Amazon logo on a company-owned bookstore in New York
Photo: REUTERS / Brendan McDermid
Despite various antitrust proceedings already underway, Amazon's power is unbroken or even greater. Small and medium-sized enterprises in the European Union are becoming more and more dependent on the "marketplace" offer of the dominant online retailer. This is shown by an analysis by the Dutch organization Somo, which will be published next week.
From 2017 to 2022, Amazon's revenues from fee money from independent European retailers tripled from 7.6 to 23.5 billion euros. Among other things, they pay to be listed on the platform, some also for storage and shipping of their products by Amazon. In addition, the advertising revenues of European retailers who want to increase their visibility on the platform have "exploded" – from 300 million euros in 2017 to 5.4 billion in 2021. In Germany alone, retail partners' advertising investments rose from 100 million to 2.1 billion euros during this period, according to Somo.
»A structural monopoly with numerous conflicts of interest«
Amazon has also steadily increased its fee revenue from merchants, which reduces their margins. Smaller retailers are increasingly in a "stranglehold" and are being "squeezed out," the report says. Somo analysed annual reports and documents from ongoing investigations against the group, and employees also conducted interviews with selected dealers.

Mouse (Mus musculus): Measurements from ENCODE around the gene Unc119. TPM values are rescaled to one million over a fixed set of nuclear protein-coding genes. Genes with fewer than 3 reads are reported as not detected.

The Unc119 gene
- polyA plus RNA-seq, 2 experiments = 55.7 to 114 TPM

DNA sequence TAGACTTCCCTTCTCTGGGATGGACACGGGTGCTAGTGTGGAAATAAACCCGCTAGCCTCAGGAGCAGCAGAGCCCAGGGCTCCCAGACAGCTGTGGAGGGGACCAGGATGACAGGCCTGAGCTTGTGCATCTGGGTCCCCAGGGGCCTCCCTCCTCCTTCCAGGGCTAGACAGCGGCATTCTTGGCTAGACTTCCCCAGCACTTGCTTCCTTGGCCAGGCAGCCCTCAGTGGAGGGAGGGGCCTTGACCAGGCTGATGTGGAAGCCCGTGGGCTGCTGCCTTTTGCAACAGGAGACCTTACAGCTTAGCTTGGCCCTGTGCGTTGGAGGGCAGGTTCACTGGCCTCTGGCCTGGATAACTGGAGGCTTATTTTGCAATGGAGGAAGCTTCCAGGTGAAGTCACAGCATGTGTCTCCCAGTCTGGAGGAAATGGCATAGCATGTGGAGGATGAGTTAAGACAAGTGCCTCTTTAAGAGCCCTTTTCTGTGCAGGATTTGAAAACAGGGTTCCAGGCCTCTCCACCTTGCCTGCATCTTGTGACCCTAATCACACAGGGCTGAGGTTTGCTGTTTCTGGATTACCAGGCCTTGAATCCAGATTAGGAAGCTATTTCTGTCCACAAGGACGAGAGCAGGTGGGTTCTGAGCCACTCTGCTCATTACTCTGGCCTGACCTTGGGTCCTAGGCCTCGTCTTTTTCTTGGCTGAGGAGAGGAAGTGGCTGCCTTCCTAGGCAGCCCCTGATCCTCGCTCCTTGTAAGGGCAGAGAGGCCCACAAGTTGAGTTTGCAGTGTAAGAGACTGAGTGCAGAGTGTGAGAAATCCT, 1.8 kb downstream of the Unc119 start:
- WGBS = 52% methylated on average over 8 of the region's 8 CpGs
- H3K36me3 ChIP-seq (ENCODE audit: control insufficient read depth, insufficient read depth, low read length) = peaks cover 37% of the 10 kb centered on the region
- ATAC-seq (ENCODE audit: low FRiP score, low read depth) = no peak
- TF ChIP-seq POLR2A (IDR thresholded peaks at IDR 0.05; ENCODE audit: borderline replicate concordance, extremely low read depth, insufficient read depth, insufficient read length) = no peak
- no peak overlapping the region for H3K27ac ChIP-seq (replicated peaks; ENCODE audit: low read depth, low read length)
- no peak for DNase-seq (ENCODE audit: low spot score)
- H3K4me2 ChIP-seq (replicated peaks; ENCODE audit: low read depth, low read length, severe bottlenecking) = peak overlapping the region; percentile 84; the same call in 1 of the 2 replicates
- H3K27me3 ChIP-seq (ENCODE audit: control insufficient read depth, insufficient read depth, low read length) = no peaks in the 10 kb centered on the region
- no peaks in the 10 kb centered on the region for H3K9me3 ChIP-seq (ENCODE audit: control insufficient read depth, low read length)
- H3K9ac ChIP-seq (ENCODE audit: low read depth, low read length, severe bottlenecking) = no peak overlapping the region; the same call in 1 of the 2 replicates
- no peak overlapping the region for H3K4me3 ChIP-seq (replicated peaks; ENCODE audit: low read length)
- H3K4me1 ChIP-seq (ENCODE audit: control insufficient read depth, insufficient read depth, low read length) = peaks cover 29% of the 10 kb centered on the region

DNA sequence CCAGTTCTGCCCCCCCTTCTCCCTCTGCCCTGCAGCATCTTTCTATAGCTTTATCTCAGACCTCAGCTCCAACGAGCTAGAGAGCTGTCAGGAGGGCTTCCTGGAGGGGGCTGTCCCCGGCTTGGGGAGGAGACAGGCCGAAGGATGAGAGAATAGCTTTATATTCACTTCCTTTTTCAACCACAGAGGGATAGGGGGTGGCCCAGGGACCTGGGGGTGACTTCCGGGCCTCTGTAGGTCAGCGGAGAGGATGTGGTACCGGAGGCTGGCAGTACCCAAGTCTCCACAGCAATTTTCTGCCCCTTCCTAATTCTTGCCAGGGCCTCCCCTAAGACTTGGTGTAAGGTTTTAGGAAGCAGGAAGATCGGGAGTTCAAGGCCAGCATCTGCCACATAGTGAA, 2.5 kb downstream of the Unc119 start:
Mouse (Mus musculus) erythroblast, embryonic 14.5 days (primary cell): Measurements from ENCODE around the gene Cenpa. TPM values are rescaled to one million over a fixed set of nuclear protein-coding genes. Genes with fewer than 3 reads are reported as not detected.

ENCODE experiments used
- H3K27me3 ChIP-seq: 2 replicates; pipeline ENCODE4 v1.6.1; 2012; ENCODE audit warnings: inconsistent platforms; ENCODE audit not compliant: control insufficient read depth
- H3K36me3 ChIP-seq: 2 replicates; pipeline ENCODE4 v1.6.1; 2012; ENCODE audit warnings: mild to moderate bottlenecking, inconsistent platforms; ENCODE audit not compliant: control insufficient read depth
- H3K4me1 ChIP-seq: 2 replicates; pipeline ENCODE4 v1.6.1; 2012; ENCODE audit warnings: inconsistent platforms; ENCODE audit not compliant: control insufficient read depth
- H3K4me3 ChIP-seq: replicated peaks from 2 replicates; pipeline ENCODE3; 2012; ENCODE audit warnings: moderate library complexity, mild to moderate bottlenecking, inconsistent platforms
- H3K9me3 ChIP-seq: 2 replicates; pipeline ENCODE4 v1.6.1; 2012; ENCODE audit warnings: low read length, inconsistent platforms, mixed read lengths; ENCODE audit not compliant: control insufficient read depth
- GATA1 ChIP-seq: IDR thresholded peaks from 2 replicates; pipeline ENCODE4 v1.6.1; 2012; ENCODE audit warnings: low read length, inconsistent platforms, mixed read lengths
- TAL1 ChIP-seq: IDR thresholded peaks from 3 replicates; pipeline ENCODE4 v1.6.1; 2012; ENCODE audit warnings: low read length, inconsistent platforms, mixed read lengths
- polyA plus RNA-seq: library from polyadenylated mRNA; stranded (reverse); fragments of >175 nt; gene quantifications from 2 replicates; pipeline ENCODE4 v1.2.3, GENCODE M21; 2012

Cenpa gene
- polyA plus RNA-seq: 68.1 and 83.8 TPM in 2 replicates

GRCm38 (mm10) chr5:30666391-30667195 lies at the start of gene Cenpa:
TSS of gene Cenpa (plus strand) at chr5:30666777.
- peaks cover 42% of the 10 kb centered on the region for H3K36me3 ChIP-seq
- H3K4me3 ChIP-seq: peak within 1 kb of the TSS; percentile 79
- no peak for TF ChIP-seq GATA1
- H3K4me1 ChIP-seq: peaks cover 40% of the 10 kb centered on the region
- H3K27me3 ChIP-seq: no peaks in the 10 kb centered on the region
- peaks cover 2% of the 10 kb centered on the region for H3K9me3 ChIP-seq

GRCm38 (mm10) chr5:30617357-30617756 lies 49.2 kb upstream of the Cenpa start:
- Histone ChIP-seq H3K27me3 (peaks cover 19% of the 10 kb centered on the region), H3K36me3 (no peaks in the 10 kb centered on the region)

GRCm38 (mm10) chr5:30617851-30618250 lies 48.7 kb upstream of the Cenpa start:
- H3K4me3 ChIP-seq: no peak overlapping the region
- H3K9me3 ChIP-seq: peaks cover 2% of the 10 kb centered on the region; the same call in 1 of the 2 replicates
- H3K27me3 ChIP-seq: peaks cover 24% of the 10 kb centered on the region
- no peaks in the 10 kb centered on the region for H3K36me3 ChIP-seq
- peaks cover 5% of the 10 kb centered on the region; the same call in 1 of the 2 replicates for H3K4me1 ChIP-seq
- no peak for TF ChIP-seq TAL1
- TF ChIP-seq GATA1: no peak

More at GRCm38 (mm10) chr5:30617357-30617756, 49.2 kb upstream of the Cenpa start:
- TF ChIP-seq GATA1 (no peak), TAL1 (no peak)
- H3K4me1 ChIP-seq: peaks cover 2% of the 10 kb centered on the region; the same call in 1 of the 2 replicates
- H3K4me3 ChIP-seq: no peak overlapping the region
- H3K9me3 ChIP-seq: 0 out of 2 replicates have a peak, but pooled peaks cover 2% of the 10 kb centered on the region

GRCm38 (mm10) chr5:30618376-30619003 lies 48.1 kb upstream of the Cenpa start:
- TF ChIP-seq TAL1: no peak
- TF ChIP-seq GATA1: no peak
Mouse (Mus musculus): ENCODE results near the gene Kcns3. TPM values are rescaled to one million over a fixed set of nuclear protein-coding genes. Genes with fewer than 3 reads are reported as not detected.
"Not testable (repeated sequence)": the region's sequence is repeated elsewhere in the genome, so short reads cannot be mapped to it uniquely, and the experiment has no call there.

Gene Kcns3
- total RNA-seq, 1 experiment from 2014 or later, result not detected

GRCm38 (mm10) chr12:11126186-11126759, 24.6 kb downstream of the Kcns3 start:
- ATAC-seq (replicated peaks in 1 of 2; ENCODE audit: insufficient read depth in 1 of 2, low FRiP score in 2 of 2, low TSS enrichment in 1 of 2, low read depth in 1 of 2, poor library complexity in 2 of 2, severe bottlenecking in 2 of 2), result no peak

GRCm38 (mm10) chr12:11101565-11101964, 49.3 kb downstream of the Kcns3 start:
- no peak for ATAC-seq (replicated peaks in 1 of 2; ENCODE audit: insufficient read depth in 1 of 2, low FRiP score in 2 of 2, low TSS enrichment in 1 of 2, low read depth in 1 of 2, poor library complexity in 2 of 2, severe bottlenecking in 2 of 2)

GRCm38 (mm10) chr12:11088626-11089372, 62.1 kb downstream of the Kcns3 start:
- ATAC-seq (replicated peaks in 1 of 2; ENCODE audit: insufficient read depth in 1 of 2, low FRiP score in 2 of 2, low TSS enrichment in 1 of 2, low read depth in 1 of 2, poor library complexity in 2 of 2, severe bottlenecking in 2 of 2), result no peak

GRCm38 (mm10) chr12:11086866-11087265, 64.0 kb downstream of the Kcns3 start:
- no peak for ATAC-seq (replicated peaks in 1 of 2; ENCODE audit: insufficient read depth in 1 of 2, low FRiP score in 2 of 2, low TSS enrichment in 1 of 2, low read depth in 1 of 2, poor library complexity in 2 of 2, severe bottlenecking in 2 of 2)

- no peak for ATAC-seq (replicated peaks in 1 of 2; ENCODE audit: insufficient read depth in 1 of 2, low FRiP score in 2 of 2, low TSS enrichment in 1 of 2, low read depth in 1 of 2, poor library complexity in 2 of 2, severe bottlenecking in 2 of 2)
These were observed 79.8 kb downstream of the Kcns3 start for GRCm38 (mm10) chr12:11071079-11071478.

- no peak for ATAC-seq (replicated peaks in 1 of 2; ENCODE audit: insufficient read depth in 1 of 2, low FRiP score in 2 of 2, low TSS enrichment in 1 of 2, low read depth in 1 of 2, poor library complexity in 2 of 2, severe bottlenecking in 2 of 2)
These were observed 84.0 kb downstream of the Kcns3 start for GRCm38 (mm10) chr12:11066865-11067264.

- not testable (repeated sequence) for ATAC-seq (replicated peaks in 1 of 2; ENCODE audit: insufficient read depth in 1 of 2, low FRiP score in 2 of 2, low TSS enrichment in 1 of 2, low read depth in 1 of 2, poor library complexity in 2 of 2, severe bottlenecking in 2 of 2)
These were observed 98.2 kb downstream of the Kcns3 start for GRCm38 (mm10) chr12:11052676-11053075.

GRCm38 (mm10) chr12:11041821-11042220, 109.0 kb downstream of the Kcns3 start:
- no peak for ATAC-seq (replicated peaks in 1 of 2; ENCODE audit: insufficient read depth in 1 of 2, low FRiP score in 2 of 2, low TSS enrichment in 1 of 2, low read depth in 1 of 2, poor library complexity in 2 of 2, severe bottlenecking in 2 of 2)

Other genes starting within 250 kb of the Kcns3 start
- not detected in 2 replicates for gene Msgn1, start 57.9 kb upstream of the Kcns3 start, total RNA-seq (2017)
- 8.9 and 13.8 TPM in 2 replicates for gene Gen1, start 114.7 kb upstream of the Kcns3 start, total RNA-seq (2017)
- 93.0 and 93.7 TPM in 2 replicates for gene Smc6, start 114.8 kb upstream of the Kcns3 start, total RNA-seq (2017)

"They told us that, despite the increasingly unfavorable conditions, they had to be represented on the platform in order to reach their customers," says Somo representative Margarida Silva. It is "a structural monopoly with numerous conflicts of interest", the dual role of seller and marketplace operator must be unbundled.
Two proceedings against the group are currently underway at the Bundeskartellamt. Amazon has contradicted its classification as a "company of paramount cross-market importance", and the Federal Court of Justice must now decide on this. In the past, Amazon had already changed its contractual clauses for trading partners under pressure from the antitrust office. In proceedings initiated in 2019 by the EU competition watchdogs, who had scrutinized several of Amazon's business practices, the company also made concessions last year – which were approved by the EU Commission last December.
When asked by SPIEGEL, Amazon rejected the assessment that it had a monopoly. The market is "very large and extraordinarily competitive". The growth in sales with European retailers can be explained by their sales success: in 2021 alone, they sold 2.2 billion products worldwide. "Our selling partners account for about 60 percent of items sold on Amazon, and we are proud that their sales are growing faster than Amazon's own sales," a spokeswoman said. In addition, the company is investing "more than ever to support the growth of our sales partners".